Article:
University of Limerick
McCreesh_2015_distance.pdf (840.13 kB)

Acromiohumeral distance measurement in rotator cuff tendinopathy: is there a reliable, clinically applicable method?

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journal contribution
posted on 2015-08-26, 10:33 authored by Karen Mc CreeshKaren Mc Creesh, James M. Crotty, Jeremy S. Lewis
Background: Narrowing of the subacromial space has been noted as a common feature of rotator cuff (RC) tendinopathy, and has been implicated in the development of symptoms, and forms the basis for some surgical and rehabilitation approaches. Various radiological methods have been used to measure the subacromial space, which is represented by a two-dimensional measurement of acromio-humeral distance (AHD). A reliable method of measurement could be used to assess the impact of rehabilitation or surgical interventions for RC tendinopathy, however there are no published reviews assessing the reliability of AHD measurement. Objectives: The aim of this review was to systematically assess the evidence for the intra- and inter-rater reliability of radiological methods of measuring AHD, in order to identify the most reliable method for use in rotator cuff tendinopathy. Study appraisal and synthesis: An electronic literature search was carried out and studies describing the reliability of any radiological method of measuring AHD in either healthy or RC tendinopathy groups were included. Eighteen studies met the inclusion criteria, and were appraised by two reviewers using the Quality Appraisal for reliability Studies (QAREL) checklist. Results: Eight studies were deemed to be of high methodological quality. Study weaknesses included lack of tester blinding, inadequate description of tester experience, lack of inclusion of symptomatic populations, poor reporting of statistical methods and unclear diagnosis. There was a strong evidence for the reliability of ultrasound for measuring AHD, with moderate evidence for Magnetic Resonance Imaging (MRI) and Computed Tomography (CT) measures, and conflicting evidence for radiographic methods. Overall there was a lack of research in rotator cuff tendinopathy populations, with only 6 studies including participants with shoulder pain. Conclusion: The results support the reliability of ultrasound and CT or MRI for the measurement of AHD, however more studies in symptomatic populations are required. The reliability of AHD measurement using radiographs has not been supported by the studies reviewed.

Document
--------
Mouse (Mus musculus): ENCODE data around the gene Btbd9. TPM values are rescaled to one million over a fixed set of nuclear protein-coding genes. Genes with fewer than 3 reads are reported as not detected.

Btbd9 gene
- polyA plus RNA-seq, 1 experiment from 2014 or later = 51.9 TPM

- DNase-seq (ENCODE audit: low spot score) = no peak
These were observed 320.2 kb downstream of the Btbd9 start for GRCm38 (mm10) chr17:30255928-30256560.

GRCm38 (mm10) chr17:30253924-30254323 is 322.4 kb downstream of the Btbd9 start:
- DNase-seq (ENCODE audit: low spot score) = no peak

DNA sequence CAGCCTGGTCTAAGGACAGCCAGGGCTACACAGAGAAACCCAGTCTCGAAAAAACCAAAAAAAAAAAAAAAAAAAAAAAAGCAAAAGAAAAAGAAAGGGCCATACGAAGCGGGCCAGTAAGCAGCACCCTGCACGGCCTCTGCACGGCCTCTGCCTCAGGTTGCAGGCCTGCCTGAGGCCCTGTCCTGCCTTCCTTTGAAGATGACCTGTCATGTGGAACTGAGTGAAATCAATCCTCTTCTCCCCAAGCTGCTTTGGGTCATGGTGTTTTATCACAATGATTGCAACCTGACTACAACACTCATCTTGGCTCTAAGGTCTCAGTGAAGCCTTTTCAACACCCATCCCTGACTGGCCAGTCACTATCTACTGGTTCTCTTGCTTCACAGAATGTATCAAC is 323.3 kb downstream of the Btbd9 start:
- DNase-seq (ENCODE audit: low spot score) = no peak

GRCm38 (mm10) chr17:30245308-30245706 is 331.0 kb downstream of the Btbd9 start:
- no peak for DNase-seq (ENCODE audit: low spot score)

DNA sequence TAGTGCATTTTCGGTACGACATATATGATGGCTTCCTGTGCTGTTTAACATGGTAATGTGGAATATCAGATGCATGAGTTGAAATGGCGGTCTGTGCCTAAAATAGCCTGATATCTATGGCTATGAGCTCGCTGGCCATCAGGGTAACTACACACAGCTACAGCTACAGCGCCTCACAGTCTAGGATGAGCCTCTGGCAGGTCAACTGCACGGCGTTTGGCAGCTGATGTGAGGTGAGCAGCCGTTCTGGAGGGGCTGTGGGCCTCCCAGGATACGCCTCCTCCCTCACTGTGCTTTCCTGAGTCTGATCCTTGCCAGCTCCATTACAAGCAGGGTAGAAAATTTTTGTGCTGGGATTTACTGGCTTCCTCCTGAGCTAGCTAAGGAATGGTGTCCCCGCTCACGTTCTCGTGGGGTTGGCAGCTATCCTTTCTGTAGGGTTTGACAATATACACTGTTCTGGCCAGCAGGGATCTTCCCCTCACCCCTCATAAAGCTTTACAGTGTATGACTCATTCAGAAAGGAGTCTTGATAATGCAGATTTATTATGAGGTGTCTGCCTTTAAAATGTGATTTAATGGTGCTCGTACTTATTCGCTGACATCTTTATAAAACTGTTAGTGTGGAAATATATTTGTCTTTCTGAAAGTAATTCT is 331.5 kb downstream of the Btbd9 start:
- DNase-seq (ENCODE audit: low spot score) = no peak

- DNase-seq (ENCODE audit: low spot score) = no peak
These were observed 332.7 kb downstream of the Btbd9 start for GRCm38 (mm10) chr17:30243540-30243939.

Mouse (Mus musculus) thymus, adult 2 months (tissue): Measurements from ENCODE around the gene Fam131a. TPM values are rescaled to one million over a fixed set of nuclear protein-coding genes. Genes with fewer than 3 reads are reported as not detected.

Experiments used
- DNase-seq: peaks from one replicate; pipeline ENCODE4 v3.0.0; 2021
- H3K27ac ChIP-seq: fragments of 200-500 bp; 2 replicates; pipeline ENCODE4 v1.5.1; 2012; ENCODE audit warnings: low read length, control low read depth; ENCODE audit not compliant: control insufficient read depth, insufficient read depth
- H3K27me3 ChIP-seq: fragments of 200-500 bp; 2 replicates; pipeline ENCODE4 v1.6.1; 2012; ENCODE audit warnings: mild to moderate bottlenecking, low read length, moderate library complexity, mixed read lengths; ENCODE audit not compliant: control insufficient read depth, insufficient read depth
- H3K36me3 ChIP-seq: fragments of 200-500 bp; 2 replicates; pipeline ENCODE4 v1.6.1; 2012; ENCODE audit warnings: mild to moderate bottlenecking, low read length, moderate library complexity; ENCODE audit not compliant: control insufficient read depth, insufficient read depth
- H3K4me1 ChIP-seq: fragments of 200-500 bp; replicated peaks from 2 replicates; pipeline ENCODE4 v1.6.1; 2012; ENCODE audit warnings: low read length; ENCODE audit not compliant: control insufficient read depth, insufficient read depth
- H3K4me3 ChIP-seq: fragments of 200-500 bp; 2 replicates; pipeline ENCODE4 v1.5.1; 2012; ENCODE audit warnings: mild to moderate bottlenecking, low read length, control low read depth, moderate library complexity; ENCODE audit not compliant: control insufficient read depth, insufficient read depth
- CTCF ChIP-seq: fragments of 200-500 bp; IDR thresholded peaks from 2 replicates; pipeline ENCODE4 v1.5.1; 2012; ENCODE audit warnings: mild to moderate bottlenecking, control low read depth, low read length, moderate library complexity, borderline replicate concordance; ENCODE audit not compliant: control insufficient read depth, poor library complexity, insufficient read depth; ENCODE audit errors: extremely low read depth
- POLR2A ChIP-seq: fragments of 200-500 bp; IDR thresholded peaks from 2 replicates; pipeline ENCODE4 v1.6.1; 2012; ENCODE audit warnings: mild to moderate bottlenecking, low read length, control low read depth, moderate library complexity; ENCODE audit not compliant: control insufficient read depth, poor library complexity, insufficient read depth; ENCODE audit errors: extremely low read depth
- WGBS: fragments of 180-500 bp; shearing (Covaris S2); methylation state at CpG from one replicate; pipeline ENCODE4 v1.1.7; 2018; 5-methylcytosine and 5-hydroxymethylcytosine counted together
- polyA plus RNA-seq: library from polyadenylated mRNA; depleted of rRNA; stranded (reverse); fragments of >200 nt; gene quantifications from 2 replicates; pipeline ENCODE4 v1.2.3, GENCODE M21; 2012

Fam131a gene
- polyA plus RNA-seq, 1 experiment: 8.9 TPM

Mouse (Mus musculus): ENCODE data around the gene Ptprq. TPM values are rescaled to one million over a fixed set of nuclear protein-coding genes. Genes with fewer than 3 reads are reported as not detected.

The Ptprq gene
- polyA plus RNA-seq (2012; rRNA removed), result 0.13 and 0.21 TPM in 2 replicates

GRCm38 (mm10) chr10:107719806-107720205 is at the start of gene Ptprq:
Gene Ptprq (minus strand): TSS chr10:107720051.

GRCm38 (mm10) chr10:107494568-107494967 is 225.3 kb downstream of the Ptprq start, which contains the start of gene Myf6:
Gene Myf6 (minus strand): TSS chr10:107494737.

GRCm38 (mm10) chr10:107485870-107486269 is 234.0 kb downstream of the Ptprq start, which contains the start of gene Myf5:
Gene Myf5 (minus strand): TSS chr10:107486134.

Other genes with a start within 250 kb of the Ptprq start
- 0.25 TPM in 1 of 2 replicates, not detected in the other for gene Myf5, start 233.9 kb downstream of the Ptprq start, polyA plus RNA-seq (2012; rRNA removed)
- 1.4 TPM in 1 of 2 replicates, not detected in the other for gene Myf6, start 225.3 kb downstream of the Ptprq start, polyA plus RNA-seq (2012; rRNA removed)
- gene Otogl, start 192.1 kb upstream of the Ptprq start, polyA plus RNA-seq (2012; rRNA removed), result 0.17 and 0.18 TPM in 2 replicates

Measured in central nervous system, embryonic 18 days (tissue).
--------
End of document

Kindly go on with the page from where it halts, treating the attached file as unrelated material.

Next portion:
British Journal of Sports Medicine;49, pp. 298-305


BMJ Publishing





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